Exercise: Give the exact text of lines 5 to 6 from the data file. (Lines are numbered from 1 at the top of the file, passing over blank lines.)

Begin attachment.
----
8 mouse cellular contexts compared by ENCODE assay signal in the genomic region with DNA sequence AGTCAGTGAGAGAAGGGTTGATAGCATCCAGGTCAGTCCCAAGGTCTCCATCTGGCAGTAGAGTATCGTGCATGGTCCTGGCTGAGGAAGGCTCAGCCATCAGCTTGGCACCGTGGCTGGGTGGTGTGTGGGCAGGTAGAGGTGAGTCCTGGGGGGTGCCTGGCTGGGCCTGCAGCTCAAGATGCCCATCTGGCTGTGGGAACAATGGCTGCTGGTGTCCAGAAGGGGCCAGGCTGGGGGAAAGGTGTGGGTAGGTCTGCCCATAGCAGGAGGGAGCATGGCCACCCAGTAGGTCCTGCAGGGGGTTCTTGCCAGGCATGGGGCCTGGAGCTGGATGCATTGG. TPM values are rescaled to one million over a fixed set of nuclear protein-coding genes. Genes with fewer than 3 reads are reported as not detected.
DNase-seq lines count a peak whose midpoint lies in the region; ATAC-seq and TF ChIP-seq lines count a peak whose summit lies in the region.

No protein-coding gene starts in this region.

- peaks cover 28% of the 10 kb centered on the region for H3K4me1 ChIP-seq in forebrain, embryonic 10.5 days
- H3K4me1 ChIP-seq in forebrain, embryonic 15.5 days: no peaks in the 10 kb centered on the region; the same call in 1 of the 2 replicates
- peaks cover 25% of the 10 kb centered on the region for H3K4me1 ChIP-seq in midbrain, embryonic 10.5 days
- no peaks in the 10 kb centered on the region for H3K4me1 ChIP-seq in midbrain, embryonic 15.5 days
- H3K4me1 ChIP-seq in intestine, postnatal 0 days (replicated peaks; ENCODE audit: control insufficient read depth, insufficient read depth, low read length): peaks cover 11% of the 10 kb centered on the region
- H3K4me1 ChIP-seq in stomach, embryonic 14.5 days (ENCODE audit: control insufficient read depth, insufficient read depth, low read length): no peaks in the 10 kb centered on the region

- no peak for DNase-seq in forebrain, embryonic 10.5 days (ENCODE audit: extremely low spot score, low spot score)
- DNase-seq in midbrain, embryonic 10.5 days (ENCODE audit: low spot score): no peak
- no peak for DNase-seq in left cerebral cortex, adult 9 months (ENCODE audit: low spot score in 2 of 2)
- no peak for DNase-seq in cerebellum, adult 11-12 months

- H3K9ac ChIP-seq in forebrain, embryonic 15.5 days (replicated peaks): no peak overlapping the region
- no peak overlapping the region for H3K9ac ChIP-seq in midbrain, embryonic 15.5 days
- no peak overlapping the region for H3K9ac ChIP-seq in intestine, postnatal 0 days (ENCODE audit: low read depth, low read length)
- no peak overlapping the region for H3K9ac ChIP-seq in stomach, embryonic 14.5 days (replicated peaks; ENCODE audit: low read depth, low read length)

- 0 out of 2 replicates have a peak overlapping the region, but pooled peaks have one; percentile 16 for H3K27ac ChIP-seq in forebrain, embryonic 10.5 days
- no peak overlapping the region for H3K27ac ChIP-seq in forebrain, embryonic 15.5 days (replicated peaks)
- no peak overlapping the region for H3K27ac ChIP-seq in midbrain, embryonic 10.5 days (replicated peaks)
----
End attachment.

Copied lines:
- H3K4me1 ChIP-seq in forebrain, embryonic 15.5 days: no peaks in the 10 kb centered on the region; the same call in 1 of the 2 replicates
- peaks cover 25% of the 10 kb centered on the region for H3K4me1 ChIP-seq in midbrain, embryonic 10.5 days